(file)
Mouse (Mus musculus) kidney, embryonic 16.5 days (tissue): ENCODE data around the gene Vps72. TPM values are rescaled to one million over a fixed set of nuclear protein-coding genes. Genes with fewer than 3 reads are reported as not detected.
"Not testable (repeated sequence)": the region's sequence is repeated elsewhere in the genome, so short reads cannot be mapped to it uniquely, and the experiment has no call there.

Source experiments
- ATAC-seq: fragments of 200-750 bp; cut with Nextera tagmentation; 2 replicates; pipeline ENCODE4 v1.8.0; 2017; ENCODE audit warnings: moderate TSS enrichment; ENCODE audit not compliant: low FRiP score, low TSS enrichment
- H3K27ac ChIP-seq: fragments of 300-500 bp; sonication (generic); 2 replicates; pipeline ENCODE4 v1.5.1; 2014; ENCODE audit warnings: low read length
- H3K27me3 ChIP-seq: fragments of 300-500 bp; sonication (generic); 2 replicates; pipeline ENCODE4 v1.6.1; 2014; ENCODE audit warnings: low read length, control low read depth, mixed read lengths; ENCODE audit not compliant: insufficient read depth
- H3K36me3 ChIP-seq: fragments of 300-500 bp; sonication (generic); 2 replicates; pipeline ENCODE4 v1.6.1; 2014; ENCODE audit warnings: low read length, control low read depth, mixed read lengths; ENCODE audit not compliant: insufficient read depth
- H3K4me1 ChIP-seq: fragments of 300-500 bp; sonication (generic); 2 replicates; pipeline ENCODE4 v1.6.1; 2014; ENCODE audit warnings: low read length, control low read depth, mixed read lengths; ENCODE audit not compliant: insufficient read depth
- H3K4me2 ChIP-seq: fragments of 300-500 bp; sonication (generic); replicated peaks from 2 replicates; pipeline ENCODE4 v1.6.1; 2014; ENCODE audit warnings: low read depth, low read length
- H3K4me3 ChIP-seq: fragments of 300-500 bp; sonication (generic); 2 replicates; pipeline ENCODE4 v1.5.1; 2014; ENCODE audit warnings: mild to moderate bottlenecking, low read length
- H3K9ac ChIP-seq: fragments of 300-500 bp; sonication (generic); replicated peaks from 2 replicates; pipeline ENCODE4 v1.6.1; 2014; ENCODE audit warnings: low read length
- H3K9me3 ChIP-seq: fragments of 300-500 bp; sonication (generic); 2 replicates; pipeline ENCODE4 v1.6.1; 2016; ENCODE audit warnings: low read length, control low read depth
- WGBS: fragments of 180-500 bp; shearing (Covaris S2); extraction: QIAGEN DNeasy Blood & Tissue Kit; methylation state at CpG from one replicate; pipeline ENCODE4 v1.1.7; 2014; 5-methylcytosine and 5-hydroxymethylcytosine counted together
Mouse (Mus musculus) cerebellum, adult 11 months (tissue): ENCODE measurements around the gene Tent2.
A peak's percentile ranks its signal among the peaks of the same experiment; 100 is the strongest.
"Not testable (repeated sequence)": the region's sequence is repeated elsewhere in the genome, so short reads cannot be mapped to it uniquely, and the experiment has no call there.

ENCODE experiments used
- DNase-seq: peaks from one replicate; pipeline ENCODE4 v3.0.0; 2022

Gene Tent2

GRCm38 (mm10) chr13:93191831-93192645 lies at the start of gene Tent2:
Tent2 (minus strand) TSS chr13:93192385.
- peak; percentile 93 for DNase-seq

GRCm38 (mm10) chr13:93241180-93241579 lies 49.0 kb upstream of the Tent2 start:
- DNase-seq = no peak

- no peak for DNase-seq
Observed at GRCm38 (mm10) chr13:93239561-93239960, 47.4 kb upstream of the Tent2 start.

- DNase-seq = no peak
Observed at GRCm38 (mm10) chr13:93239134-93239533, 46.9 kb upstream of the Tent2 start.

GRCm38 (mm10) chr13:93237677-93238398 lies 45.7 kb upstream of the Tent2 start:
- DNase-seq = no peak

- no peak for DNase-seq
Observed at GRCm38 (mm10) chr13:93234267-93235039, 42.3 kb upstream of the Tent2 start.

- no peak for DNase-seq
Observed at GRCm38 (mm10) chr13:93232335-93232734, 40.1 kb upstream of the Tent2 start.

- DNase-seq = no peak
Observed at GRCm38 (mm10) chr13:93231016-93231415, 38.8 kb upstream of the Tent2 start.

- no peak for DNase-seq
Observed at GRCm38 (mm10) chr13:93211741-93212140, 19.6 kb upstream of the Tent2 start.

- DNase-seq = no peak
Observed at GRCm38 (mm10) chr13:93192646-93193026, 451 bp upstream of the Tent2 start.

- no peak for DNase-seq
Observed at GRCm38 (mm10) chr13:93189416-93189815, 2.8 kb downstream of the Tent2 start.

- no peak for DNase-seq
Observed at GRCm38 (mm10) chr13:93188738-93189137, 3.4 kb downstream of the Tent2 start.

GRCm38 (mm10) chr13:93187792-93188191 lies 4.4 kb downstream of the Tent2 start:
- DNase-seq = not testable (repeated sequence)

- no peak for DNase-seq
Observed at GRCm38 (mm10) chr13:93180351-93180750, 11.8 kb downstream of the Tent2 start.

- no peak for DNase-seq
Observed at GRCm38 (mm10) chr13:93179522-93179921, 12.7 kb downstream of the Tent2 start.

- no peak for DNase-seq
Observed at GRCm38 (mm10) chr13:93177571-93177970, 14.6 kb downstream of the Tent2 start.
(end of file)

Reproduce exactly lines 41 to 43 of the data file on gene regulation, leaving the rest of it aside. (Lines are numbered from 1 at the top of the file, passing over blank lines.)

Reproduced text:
- no peak for DNase-seq
Observed at GRCm38 (mm10) chr13:93189416-93189815, 2.8 kb downstream of the Tent2 start.

- no peak for DNase-seq